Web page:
One of the ways you can help reduce the risk of a recurrence of estrogen positive breast cancer is to have your ovaries removed (so you will produce less estrogen, a lot less, but, it surprisingly does not completely eliminate the production of estrogen in your body). Since removing your ovaries does not entirely eliminate the production of estrogen in your body, you then have to take another drug on top of having your ovaries removed to get the “desired” effect. The drug I would have to take is called an aromatase inhibitor. It prevents the production of estrogen in post-menopausal women. It also causes bone loss and bone ache. No thank you.

Another way, the preferred way, according to my oncologist, is to take Tamoxifen for five years. Tamoxifen does not prevent the production of estrogen in your body. Instead, it blocks the effect of estrogen in your body. And, it is temporary. So your body goes back to whatever should be normal for you after you stop taking it.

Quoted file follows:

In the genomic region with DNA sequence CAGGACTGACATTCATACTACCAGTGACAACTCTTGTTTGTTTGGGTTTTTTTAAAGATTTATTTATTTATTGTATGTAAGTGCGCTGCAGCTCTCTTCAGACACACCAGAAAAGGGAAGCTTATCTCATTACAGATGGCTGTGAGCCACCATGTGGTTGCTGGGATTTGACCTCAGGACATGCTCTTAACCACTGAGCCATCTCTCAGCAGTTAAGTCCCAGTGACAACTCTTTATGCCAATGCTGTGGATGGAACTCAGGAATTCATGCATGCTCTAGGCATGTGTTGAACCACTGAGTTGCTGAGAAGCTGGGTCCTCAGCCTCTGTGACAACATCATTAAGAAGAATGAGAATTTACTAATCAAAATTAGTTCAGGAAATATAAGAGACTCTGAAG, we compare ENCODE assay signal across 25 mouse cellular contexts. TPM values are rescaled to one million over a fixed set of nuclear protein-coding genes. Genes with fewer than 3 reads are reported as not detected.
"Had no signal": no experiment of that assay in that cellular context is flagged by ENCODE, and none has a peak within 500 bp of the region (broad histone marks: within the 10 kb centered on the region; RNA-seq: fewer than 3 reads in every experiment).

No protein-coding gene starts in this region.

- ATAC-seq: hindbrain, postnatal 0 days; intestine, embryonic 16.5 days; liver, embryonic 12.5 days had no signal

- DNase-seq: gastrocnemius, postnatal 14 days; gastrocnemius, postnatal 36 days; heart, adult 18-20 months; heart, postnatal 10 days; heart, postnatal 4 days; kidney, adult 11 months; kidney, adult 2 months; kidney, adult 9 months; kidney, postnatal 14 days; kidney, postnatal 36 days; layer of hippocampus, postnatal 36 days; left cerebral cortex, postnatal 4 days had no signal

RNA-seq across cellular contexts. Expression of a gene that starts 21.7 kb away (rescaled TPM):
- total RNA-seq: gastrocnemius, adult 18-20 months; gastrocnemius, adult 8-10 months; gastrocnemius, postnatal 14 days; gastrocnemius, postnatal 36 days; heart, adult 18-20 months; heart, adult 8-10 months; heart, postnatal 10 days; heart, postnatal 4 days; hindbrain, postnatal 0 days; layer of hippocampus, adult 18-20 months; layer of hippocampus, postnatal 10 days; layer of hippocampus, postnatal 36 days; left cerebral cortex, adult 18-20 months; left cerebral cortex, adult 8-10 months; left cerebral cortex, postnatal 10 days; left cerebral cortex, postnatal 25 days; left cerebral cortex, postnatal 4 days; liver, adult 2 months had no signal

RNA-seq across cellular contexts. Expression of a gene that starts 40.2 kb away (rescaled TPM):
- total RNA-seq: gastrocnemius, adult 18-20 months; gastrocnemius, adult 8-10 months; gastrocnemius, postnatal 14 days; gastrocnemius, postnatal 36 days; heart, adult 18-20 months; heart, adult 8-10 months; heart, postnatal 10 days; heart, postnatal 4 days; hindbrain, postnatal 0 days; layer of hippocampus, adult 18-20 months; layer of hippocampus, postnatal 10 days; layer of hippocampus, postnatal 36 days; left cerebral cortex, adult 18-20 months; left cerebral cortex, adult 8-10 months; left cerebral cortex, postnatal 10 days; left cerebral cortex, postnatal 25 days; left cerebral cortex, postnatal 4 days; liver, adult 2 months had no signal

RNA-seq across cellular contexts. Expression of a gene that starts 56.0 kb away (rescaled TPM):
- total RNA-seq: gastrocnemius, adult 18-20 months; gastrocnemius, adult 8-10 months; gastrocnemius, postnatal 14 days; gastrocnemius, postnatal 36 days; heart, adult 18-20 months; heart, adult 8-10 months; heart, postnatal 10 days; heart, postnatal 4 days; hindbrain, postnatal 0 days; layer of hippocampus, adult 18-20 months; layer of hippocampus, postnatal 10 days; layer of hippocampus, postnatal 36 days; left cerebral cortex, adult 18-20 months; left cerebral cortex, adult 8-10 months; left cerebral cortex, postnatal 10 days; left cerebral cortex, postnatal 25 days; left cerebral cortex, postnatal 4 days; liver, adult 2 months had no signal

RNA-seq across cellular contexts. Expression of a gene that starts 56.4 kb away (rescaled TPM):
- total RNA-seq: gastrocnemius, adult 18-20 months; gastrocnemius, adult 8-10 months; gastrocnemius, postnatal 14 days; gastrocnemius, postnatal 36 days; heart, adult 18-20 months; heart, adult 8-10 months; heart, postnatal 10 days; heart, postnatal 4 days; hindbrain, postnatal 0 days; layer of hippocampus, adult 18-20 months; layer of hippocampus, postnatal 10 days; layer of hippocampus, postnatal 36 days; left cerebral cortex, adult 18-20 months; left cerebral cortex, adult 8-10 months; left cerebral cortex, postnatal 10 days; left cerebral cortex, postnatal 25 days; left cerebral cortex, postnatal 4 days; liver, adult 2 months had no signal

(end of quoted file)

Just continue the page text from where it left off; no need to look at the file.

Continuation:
The Tamoxifen has been hard on me and I have yet to get myself up to a full, 20 milligram dose (so far have only adjusted to a 10 milligram dose . . . but, I have some thoughts on that . . . it is unclear whether 20 milligrams is the appropriate dose as no studies have EVER been conducted on what the proper effective dose should be. It is known that 40 milligrams can be toxic and that 40 milligrams is no more effective than 20 milligrams. But, no one has ever studied whether 20 is better than 10. I can tell you that 20 does not feel good to me, I get so upside down with that dose, yet, 10 milligrams I can handle. So, I may never up it to the 20 (even though my oncologist really wants me to). I want to be a good patient, but, I also want to be able to function and with 20 milligrams I am so dizzy I can’t get up. So, I keep moving back down to the 10 milligram dose.